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Design student donates carving to Kuratini marae

Design student donates carving to Kuratini marae


Carver Ranga Tuhi works on the pou tuarongo. The pou is intentionally obscured in the picture prior to the unveiling. Picture – William Franco


Friday, July 11, 2008
Design student donates carving to Kuratini marae

After nearly 20 years of existence without a formal carving, the Wellington campus' Te Kuratini Marae will receive its first carved pou – a donation from the carver.

The 2.4m pou tuarongo (post symbolising the tangata whenua or home people) was created by carver and design student Ranga Tuhi (Waikato, Ngäti Maniapoto).

It will be installed and blessed by local elders at a dawn ceremony on Tuesday and unveiled in front of University staff and students later that morning.

Mr Tuhi says the pou, a koha, is his way of giving back to the marae. “Since I started studying here five years ago, I felt the house needed to be clothed and needed a pou. The pou tuarongo is important for tangata whenua and is the backbone to marae activities.

“The reason I decided to create the pou was to unite staff and students and strengthen the sense of community around the marae. There is a strong bond between carvers and marae. A carver has an obligation or responsibility to marae, particularly those without carvings.”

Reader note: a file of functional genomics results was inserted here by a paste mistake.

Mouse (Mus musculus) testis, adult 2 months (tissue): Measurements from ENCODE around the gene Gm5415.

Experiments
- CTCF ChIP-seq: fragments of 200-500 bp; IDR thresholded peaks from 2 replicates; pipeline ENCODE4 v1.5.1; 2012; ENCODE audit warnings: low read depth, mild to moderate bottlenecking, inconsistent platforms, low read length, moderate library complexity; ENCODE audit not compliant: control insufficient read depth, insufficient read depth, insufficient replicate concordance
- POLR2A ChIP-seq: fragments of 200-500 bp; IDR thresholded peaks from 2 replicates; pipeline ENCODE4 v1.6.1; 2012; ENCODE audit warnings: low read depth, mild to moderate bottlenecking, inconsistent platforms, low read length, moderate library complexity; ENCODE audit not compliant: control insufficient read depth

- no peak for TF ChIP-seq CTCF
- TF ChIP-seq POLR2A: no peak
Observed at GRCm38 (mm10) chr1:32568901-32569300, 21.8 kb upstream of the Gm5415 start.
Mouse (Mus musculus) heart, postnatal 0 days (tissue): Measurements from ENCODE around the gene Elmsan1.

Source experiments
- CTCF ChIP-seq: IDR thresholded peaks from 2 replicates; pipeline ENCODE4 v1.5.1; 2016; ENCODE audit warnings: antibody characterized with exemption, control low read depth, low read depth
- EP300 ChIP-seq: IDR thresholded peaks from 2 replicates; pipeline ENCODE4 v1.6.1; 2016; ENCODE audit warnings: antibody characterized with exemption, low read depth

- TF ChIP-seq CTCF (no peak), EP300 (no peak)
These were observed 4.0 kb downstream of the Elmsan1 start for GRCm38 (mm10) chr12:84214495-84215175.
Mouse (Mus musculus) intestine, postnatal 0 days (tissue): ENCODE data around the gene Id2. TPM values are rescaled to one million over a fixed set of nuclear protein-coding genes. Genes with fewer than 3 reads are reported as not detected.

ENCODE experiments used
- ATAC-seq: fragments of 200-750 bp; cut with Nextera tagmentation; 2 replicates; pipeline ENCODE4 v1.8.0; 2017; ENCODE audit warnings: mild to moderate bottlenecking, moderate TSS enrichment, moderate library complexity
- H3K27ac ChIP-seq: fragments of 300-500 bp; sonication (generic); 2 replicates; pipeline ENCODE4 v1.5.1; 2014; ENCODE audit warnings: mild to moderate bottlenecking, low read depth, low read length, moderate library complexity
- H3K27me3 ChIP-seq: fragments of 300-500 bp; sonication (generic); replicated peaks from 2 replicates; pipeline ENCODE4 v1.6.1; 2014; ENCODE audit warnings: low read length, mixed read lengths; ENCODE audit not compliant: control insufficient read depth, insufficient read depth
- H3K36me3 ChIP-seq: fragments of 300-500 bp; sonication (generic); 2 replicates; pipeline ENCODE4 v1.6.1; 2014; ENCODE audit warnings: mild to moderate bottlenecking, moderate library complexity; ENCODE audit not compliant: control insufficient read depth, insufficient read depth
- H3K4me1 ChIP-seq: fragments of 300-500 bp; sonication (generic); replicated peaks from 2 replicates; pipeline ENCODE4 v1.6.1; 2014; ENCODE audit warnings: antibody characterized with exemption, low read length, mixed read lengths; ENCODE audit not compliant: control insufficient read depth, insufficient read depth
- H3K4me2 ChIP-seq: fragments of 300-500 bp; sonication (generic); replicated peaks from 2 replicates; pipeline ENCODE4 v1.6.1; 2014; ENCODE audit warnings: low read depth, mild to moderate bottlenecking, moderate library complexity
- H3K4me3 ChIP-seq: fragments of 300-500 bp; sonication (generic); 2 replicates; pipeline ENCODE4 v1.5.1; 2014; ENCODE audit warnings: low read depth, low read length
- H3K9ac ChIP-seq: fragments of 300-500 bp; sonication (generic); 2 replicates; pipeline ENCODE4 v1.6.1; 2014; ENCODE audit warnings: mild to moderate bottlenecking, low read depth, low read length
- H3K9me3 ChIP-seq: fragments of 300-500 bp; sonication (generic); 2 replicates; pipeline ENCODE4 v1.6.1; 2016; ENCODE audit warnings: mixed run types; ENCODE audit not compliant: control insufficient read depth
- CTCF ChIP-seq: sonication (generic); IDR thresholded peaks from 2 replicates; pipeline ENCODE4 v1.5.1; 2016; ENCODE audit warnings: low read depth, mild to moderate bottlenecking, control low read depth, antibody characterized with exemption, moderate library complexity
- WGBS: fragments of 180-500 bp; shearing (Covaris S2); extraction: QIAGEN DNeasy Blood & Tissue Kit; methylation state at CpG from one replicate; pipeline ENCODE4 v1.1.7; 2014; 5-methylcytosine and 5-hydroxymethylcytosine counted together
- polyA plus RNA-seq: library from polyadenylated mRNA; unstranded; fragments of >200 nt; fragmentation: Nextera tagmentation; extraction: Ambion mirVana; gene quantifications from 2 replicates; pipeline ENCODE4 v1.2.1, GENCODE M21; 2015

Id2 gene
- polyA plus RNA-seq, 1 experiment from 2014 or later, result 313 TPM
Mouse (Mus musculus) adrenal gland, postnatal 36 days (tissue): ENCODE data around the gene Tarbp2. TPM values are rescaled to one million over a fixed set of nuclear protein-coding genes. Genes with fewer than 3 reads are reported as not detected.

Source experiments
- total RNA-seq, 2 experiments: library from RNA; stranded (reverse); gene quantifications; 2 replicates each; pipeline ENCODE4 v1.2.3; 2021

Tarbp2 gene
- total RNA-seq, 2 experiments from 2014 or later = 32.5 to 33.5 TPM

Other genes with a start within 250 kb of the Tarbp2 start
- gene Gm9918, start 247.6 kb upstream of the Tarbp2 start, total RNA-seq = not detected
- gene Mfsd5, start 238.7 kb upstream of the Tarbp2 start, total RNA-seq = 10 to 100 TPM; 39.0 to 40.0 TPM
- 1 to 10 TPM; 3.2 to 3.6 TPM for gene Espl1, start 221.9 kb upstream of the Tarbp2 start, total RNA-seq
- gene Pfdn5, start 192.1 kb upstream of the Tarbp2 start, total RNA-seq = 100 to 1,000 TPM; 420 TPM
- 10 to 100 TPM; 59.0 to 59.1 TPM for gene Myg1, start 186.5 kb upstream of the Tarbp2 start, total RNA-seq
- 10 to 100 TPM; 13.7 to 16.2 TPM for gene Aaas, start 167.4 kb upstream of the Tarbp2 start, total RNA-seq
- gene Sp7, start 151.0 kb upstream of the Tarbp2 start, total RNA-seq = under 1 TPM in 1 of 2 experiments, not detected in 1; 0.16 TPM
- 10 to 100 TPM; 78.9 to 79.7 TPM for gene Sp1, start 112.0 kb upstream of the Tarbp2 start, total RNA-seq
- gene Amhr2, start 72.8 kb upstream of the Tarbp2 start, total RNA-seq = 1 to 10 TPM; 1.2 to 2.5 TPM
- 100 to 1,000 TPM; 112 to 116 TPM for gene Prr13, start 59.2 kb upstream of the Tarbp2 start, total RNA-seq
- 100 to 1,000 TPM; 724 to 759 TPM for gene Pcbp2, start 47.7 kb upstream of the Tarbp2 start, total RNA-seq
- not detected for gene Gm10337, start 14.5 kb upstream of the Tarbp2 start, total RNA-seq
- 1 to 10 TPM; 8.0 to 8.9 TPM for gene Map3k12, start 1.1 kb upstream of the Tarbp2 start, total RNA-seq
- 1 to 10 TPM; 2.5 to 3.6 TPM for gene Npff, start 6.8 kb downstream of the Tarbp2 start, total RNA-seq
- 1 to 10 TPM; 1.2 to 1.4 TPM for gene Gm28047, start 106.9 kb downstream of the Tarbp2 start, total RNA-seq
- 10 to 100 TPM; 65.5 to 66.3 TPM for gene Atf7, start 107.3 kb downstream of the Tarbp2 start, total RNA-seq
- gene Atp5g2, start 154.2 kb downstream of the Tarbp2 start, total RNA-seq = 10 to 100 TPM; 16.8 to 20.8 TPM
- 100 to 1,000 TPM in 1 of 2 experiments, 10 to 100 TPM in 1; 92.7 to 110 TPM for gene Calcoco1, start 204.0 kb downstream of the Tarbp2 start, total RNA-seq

He says modern processes as well as materials were used. “This pou stands 2.4m tall and, instead of kauri, is carved out of customwood. It’s more difficult to work with in a lot of ways because it is like soft butter and there is not much room for error.”

He will also leave documentation about the pou and its development with marae staff to inform future students and staff about the carving process and why and how it was made. This will include drawings of the surface pattern and design, which includes three main figures. The bottom figure features the goddess of death, Hine Nui Te Po. Above her is a likeness of Maui, the demigod in his quest for immortality for mankind – a quest in which he failed and was killed by Hine Nui Te Po. A figure of the goddess features again at the top of the pou.

Associate Professor Ross Hemera, the College of Creative Arts’ Kaiwhakaahua (Director of Mäori Development), says the pou tuarongo is one of the most important pou in a whare as it depicts the culmination of the Mäori life cycle.

“Gifting the piece to the marae is very honourable. The marae provides a Mäori context on campus for design students and pou are created as a living piece of work, and need the marae to bring it to life,” says Mr Hemera.

Mr Hemera says the pou is also a fantastic example of what can be achieved through the University’s Toi Ätea programme. “The piece is quite close to what you might expect to see in customary whakairo (carving). A lot of the references and aspects he uses are drawn from customary whakairo practice, and therefore, he is to be commended for his desire to work within an institutional teaching and learning environment.”

The pou will be unveiled at a ceremony at 10.30am on 15 July at Te Kuratini Marae.

ENDS

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